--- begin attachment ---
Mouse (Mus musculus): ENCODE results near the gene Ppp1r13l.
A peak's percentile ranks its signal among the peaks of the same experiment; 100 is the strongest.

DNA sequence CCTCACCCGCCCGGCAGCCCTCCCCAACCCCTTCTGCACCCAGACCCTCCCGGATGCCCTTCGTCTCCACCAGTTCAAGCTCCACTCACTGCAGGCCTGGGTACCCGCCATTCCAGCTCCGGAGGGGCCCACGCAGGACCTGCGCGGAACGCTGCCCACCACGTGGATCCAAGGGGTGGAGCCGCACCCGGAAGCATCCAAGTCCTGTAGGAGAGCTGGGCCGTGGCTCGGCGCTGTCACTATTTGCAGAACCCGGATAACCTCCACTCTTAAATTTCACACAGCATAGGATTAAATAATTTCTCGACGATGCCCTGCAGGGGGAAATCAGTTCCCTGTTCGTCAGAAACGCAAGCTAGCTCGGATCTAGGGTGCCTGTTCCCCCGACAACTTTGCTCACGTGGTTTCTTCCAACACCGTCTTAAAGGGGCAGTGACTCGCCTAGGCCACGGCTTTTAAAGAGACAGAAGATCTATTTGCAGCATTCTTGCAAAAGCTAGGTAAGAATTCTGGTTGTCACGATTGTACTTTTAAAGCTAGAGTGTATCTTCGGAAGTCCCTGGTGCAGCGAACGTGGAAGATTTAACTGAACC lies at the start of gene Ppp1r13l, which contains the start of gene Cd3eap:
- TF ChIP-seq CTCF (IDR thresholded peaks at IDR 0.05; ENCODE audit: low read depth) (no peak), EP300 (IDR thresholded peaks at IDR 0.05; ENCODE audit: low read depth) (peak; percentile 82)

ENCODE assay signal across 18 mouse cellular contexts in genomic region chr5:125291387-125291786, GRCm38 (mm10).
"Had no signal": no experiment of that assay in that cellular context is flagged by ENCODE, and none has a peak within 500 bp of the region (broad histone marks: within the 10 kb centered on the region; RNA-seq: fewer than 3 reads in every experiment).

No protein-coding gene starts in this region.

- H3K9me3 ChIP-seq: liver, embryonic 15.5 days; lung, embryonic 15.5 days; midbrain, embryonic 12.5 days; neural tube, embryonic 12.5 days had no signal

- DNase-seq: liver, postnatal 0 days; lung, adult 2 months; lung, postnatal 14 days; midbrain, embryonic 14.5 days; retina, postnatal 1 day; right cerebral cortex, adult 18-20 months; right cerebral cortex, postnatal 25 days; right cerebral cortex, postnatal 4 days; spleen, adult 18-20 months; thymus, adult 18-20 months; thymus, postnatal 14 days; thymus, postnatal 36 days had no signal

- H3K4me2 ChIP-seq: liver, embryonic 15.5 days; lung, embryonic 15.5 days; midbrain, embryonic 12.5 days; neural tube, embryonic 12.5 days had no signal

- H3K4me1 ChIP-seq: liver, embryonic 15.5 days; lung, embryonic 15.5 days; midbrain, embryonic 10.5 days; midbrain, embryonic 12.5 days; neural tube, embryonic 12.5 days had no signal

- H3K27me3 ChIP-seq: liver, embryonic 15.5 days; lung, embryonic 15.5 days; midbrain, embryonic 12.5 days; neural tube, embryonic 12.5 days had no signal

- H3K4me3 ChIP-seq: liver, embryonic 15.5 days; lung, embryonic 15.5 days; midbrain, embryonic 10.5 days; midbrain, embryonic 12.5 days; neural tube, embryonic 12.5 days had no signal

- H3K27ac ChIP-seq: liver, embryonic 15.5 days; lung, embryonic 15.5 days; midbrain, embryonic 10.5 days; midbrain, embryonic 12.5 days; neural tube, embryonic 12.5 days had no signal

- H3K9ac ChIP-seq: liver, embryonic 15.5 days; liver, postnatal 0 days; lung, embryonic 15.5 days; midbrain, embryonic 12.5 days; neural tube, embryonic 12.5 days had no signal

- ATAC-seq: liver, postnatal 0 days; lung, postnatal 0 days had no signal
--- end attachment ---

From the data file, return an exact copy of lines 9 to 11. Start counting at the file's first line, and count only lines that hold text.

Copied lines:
- DNase-seq: liver, postnatal 0 days; lung, adult 2 months; lung, postnatal 14 days; midbrain, embryonic 14.5 days; retina, postnatal 1 day; right cerebral cortex, adult 18-20 months; right cerebral cortex, postnatal 25 days; right cerebral cortex, postnatal 4 days; spleen, adult 18-20 months; thymus, adult 18-20 months; thymus, postnatal 14 days; thymus, postnatal 36 days had no signal

- H3K4me2 ChIP-seq: liver, embryonic 15.5 days; lung, embryonic 15.5 days; midbrain, embryonic 12.5 days; neural tube, embryonic 12.5 days had no signal

- H3K4me1 ChIP-seq: liver, embryonic 15.5 days; lung, embryonic 15.5 days; midbrain, embryonic 10.5 days; midbrain, embryonic 12.5 days; neural tube, embryonic 12.5 days had no signal